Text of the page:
Accented monosyllabic prepositionsAccented Monosyllabic Prepositions. Walker (Crit. on Shakespeare, ii. 173-5) proves conclusively that "of" in "out of" frequently has the accent. Thus: “The fount out of which with their holy hands.” B. and F. “Into a relapse; or but suppose out of.” MASSINGER. “Still walking like a ragged colt,
And oft out of a bush doth bolt.” DRAYTON. Many other passages quoted by Walker are doubtful, but he brings forward a statement of Daniel, who, remarking that a trochee is inadmissible at the beginning of an iambic verse of four feet, instances:
Yearly out of his wat'ry cell,which shows that he regarded "out óf" as an iambus. Walker conjectures "that the pronunciation (of monosyllabic prepositions) was in James the First's time beginning to fluctuate, and that Massinger was a partisan of the old mode." Hence, probably, the prepositions received the accent in “Such mén | as hé | be né | ver át | heart's éase.” J. C. i. 1. 208. “Therefóre (490), | out óf | thy lóng | expér | ienc'd tíme.” R. and J. iv. 1. 60; Coriol. i. 10. 19. “Vaunt cóur | iers tó | oak-cléav | ing thún | der-bólts.” Lear, iii. 2. 5. So Hen. VIII. iii. 2. 431, 438. “To bríng | but fíve | and twén | ty; tó | no móre.” Lear, ii. 4. 251. “Lor. Who únd | ertákes | you tó | your end. |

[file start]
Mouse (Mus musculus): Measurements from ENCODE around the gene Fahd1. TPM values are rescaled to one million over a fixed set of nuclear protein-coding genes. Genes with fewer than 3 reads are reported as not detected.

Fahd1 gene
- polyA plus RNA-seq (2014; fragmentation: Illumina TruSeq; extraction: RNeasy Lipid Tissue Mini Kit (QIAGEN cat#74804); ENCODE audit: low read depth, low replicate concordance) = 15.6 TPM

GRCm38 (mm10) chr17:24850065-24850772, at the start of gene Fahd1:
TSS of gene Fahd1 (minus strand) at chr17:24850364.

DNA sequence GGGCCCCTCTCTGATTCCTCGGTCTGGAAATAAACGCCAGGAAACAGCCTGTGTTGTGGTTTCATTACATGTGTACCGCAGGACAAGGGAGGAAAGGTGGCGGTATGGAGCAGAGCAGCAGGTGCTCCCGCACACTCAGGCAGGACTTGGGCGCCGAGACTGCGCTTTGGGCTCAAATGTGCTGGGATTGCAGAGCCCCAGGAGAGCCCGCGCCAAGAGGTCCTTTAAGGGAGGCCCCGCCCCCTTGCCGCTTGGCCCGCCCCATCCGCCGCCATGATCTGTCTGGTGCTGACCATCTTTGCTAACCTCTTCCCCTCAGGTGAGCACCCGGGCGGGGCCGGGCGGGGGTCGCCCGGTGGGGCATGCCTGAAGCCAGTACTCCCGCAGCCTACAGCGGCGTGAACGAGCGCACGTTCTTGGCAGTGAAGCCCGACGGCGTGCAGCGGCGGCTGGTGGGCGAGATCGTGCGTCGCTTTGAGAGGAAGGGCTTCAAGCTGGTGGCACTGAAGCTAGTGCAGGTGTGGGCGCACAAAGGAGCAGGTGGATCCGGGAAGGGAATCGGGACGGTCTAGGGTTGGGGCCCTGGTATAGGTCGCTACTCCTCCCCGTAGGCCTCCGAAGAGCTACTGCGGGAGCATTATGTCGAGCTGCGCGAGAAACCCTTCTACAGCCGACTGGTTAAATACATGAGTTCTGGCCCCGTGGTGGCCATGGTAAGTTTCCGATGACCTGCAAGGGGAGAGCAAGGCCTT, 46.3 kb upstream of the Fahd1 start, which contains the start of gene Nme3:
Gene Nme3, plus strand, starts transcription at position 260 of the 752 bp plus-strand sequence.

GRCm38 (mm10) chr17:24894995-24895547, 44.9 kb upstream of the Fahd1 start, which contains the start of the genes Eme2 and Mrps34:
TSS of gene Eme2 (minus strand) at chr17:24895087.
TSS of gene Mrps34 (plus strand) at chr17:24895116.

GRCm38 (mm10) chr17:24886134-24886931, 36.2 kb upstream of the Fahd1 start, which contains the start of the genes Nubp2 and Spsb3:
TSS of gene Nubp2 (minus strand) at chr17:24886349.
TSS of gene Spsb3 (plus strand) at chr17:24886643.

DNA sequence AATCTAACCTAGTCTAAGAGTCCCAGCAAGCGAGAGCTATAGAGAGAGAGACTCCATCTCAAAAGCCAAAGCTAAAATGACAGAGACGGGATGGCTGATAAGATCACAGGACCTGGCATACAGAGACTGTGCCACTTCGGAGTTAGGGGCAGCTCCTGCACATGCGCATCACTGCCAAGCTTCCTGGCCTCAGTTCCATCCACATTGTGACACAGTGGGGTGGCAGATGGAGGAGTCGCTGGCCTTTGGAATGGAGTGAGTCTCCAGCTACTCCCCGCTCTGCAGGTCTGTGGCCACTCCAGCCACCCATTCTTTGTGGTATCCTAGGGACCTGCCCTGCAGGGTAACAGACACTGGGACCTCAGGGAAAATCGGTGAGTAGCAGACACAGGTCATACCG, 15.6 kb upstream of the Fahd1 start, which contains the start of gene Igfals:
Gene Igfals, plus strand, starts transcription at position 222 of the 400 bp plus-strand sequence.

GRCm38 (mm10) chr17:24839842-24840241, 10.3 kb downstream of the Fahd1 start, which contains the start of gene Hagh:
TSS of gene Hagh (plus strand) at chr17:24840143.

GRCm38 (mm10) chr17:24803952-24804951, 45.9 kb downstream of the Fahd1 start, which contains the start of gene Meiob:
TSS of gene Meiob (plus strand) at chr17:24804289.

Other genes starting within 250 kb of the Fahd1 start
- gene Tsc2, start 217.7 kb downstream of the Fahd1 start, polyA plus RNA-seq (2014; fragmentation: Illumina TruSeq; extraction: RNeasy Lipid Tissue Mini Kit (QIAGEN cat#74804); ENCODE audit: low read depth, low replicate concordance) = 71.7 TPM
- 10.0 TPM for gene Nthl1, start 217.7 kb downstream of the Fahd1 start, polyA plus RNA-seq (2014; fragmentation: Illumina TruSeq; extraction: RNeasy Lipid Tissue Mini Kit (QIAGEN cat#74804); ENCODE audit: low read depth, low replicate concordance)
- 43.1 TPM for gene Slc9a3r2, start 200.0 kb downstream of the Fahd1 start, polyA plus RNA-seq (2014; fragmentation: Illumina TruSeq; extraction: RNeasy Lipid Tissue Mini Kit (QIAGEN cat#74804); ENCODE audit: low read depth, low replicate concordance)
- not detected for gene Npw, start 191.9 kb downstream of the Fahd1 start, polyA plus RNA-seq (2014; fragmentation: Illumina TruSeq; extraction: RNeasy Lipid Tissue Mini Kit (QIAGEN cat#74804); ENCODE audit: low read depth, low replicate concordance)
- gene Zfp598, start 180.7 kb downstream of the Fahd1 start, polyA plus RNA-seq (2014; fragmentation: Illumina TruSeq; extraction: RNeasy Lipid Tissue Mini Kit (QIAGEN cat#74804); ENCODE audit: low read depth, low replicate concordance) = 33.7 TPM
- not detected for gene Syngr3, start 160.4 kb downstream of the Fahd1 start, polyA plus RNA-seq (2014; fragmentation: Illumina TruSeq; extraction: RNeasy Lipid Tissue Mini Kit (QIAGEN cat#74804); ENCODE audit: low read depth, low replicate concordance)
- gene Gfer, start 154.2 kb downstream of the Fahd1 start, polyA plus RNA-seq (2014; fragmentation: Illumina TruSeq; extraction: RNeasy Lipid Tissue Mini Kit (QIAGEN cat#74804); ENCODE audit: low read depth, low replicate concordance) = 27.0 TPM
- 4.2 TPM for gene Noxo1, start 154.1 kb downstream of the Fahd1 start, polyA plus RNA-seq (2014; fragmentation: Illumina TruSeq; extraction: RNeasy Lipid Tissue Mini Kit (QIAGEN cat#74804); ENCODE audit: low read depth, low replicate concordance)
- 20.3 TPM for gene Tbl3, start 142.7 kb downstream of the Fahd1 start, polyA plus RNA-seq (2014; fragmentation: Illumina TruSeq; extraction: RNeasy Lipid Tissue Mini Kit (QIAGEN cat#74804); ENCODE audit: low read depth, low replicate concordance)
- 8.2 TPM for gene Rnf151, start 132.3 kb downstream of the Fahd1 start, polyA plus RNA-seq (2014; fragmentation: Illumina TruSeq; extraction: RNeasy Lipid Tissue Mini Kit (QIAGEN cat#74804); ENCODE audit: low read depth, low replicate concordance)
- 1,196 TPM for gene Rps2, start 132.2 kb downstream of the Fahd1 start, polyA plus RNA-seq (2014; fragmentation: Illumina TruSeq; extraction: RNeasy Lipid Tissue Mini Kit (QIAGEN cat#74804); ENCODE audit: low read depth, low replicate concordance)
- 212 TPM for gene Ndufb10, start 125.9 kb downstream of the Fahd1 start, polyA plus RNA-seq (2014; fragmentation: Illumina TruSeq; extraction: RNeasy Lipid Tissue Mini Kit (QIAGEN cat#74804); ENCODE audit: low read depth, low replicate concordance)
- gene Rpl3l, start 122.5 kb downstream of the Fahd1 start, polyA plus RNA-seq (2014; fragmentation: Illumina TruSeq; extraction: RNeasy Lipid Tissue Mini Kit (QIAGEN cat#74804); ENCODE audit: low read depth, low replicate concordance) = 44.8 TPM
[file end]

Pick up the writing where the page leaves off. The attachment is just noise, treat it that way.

Vaux. Prepáre there.” Hen. VIII. ii. 2. 97. For this reason I think it probable that "to" in "in-to," "un-to," sometimes receives the accent, thus: “That év | er lóve | did máke | thee rún | intó.” A. Y. L. ii. 4. 35. “Came thén | intó | my mínd, | and yét | my mínd.” Lear, iv. 1. 36. “Fán you | intó | despáir. | Have the pów | er stíll.” Coriol. iii. 3. 127. “I had thóught, | by mák | ing thís | well knówn | untó you.” Lear, i. 4. 224; M. of V. v. 1. 169. “By thís | vile cón | quest sháll | attaín | untó.” J. C. v. 5. 38; Rich. III. iii. 5. 109. “Discúss | untó | me. A'rt | thou óff | icér?” Hen. V. iv. 1. 38. (But this is Pistol.) With in "without" seems accented in “That wón | you wíth | out blóws.” Coriol. iii. 3. 133.